What is the future for hospices? They can be sarcastically described as offering “de luxe dying for the few looked after by dowager duchesses,” but they undoubtedly provide services that the dying and their families greatly appreciate. But only a minority of people die in hospices.
I’ve collected here three pieces on hospices that stick in my mind. One is my rather long and dull account of visiting my local hospice: it explains the mechanics and finances of a hospice.
A short, provocative piece by Colin Douglas (actually Colin Currie), a geriatrician, critical of hospices is below. (I fear that it may not be easy to read, so below the picture is a link to the BMJ article, which can be accessed only by those with a subscription. If you can’t read it and can’t access the BMJ email me at firstname.lastname@example.org I’ll send you a PDF.)
And below Liam Farrell, a GP and writer, describes the startling contrast between hospices and care homes:
BMJ 1996; 312 doi: https://doi.org/10.1136/bmj.312.7047.1677 (Published 29 June 1996)Cite this as: BMJ 1996;312:1677
Last year, on a hospice locum, I made a point of visiting the day room as often as I could. It was a source of wonder; whenever I looked in it would be humming with activity. In one corner, a sing-song would be in session, with a volunteer accompanying on piano; in another corner, set up as a little coffee shop, there were animated discussions going on at every table. Outside, the minibus, driven by another volunteer, was drawing up, and some residents burst in the door full of news about their guided trip around the Botanic Gardens. It was a place where death was not considered an enemy.
The locum post included home visits, and during one of these I attended a patient in a nursing home for the elderly. After the consultation, on the way out, I passed the day room. It was huge, gloomy, and cavernous. The floor was covered with a grubby stained carpet, and the curtains were partly drawn even though it was a dull cloudy day and dark enough outside. A television was blaring; a children’s cartoon was on. The old people were lined against the wall; some were rambling and whispering to themselves, others were dribbling, most were just staring into space. An old man sitting near the door pawed at me, and I recoiled involuntarily and fled. There was just too much grief, too much misery to cope with; it was a place where death would have been a real friend. As with the Struldbruggs in Gulliver’s Travels, there can be no fear of death when we see the real horrors of eternal life.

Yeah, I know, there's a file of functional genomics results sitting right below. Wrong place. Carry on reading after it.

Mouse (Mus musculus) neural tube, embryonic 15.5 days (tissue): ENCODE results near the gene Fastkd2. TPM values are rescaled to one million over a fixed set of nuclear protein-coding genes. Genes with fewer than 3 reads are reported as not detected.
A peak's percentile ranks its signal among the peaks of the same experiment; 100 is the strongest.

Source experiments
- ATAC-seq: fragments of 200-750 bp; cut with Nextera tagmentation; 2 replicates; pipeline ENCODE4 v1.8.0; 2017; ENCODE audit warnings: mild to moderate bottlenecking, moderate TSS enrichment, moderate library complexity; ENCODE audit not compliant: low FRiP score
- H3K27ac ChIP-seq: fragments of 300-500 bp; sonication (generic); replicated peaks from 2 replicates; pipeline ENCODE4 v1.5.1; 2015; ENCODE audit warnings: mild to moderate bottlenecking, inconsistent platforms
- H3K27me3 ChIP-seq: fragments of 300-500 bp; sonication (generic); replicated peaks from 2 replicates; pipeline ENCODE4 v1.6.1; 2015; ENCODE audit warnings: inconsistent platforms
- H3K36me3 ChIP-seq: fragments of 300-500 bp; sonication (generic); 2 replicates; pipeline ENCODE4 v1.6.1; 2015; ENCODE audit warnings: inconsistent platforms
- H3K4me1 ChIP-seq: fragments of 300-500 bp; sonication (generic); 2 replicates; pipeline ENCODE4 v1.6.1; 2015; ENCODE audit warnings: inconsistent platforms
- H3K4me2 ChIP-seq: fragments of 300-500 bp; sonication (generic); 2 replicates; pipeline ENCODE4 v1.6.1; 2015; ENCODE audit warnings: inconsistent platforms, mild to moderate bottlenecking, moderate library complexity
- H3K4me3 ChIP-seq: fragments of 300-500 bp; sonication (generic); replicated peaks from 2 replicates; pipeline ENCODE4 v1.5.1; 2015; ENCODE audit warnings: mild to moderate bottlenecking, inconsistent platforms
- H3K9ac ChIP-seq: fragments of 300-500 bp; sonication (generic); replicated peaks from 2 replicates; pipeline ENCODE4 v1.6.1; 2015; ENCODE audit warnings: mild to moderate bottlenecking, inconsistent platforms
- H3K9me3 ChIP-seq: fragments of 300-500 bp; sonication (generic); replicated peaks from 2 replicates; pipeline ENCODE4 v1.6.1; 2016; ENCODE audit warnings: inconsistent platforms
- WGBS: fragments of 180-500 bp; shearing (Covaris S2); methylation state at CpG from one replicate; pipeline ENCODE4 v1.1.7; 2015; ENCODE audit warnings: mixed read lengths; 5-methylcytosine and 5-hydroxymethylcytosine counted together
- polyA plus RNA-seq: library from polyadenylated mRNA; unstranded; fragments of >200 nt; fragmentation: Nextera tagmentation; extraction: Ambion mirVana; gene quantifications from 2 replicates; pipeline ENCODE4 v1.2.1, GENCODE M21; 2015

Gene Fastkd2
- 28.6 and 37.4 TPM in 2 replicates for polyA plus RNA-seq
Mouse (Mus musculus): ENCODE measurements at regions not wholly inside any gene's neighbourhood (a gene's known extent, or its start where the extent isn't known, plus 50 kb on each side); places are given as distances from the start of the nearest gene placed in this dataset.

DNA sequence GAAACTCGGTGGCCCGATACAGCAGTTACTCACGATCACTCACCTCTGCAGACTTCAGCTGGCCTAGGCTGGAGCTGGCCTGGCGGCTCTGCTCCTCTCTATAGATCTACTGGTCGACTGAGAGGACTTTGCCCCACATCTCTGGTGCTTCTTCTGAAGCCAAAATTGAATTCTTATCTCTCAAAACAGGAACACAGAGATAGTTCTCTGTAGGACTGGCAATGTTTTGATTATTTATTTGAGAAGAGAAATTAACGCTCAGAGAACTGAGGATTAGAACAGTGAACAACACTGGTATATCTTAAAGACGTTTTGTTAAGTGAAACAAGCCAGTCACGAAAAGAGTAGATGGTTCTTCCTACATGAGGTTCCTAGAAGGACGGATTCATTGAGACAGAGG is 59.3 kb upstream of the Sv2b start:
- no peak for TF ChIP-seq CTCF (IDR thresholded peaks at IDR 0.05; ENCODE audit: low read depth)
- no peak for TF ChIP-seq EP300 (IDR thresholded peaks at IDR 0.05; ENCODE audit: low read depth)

I’m not being specifically critical; I’m sure similar scenes are replayed regularly throughout the NHS. But why? Why is there such a gulf in the level of care? Both sets of patients are dying and both are surely equally deserving.
There are, however, some significant differences. The people in one group are younger and are able to communicate their symptoms better, and their care remains largely voluntary; there is no commercial imperative.
But perhaps the crucial difference is that one group has more predictable and shorter prognoses. If a patient with senile dementia is in severe chronic pain, are any of us going to have the time to visit them regularly during the day and follow them up regularly during the following weeks and years? For every patient dying with cancer, a general practitioner will have three or four dying with one of the degenerative diseases of the elderly.
Patients with cancer are different and, dare I say it, easier to look after; it’s like getting on a train a few stops from the station. We know that, however onerous the commitment, it won’t last for ever. So lots of other passengers jump aboard: distant relatives, neighbours, specialist nurses, hospice doctors, social workers, chaplains. And when the train pulls into the station—bang!—we all jump off in a huge blast of endorphins. Do-gooders? As John Wayne said, “We’re doing good for ourselves.”—LIAM FARRELL, general practitioner, Crossmaglen, County Armagh